A leading astronomer takes readers behind the scenes of the thrilling science of stellar archaeology
Astronomers study the oldest observable stars in the universe in much the same way archaeologists study ancient artifacts on Earth. Anna Frebel takes readers into the far-flung depths of space and time to provide a gripping firsthand account of the cutting-edge science of stellar archaeology. Weaving the latest findings in astronomy with her own compelling insights as one of the world's leading researchers in the field, she explains how sections of the night sky are "excavated" in the hunt for these extremely rare, 13-billion-year-old relic stars and how this astonishing quest is revealing tantalizing new details about the origins and evolution of the cosmos. Along the way, Frebel recounts her own stories of discovery, offering an insider's perspective on this exciting frontier of science.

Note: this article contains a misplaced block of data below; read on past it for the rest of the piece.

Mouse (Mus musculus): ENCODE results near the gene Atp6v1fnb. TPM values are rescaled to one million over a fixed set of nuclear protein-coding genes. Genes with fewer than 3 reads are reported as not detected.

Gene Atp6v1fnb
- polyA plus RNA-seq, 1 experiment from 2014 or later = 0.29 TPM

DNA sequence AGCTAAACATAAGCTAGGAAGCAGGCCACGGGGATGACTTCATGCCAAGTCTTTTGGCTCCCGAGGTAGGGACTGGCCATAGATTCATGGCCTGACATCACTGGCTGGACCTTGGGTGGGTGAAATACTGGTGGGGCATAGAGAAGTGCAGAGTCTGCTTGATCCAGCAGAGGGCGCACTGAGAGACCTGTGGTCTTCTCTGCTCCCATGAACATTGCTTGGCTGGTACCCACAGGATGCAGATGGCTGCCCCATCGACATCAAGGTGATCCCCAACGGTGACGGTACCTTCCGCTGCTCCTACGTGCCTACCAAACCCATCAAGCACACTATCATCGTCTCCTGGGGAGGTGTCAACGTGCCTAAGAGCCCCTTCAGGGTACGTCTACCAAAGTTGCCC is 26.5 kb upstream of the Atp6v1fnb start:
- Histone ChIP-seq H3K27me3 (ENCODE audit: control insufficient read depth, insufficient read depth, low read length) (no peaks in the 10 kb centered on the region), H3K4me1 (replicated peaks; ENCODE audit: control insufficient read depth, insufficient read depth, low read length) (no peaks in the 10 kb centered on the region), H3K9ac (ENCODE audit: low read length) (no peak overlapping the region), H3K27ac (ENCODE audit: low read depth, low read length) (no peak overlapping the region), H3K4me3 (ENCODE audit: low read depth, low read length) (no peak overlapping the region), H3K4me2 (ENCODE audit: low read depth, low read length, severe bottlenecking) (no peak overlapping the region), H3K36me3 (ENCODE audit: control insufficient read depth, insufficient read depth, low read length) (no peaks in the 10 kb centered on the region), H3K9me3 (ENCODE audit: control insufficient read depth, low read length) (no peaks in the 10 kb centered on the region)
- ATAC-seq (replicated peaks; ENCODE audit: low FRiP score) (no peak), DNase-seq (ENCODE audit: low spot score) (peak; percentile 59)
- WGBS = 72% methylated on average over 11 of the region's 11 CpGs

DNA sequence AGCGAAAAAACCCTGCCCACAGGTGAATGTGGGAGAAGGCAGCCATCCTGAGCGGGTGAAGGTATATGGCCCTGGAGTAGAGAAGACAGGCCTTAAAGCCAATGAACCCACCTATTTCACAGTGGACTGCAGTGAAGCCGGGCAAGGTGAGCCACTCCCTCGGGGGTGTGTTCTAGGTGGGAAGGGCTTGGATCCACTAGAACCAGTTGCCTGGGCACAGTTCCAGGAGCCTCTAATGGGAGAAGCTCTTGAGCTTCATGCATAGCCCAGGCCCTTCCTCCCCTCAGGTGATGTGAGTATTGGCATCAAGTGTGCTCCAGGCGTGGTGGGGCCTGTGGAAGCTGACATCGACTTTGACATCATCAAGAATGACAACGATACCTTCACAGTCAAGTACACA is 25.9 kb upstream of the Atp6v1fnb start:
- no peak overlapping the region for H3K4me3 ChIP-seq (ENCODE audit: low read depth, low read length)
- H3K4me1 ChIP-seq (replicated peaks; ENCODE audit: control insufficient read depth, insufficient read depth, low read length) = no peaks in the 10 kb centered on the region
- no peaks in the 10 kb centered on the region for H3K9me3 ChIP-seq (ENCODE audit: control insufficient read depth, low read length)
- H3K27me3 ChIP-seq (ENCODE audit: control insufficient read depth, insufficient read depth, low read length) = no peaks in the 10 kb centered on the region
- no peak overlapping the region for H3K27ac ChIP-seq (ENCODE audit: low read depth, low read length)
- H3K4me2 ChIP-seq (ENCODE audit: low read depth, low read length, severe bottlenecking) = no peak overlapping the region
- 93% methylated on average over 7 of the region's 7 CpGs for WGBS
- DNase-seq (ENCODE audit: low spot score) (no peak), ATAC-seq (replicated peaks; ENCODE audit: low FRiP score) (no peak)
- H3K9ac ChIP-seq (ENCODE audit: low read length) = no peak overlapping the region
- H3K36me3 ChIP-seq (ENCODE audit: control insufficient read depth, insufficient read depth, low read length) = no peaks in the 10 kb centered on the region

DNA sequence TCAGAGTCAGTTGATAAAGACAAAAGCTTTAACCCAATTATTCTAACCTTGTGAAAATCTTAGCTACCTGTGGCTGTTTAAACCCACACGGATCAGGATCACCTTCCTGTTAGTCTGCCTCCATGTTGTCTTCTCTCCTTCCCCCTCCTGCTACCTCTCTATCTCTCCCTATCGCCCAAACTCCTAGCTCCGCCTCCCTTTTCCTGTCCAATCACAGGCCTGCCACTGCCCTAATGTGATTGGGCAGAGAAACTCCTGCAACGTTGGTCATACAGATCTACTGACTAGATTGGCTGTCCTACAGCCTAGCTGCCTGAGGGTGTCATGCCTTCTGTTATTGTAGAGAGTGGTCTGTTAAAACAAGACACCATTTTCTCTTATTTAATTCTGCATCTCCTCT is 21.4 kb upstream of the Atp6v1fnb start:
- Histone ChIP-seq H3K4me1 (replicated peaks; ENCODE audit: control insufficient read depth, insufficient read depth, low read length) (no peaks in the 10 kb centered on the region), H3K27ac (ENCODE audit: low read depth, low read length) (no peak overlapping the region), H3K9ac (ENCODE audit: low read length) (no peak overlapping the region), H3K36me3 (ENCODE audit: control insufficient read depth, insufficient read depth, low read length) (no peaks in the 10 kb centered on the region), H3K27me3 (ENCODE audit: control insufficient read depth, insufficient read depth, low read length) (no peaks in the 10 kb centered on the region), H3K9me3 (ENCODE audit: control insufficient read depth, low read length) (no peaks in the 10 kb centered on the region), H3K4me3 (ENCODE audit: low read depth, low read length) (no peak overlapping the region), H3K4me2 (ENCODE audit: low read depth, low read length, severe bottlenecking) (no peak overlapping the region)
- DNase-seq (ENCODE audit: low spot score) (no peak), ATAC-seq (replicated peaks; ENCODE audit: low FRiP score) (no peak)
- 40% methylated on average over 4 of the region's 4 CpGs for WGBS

German-born astronomer Frebel, an assistant professor of physics at MIT, makes this crash course in astronomy accessible to stargazers of all knowledge levels. She starts with the basics, including a summary of the historical connections between astronomy and physics, and incrementally adds topics of greater technicality such as the universe's "chemical evolution," the life cycle of stars, the production of heavy elements, and spectral analysis up to her own research on metal-poor stars. Woven through the science are personal anecdotes from Frebel, which give the impression of a face-to-face lesson with a favorite professor. The information is not organized for ease of reference, but in a manner that flows steadily as new material accretes, making comprehension easier for those with less background knowledge. The sheer density of information can make for slower and more difficult reading, but anyone with a strong interest in astronomy will appreciate the way Frebel employs diagrams and terminology. This book is not an introductory survey of astronomy, but rather an in-depth discussion written by an expert in the field. Frebel offers a handy learning tool for fledgling astronomers and a fascinating, enjoyable look into her own research.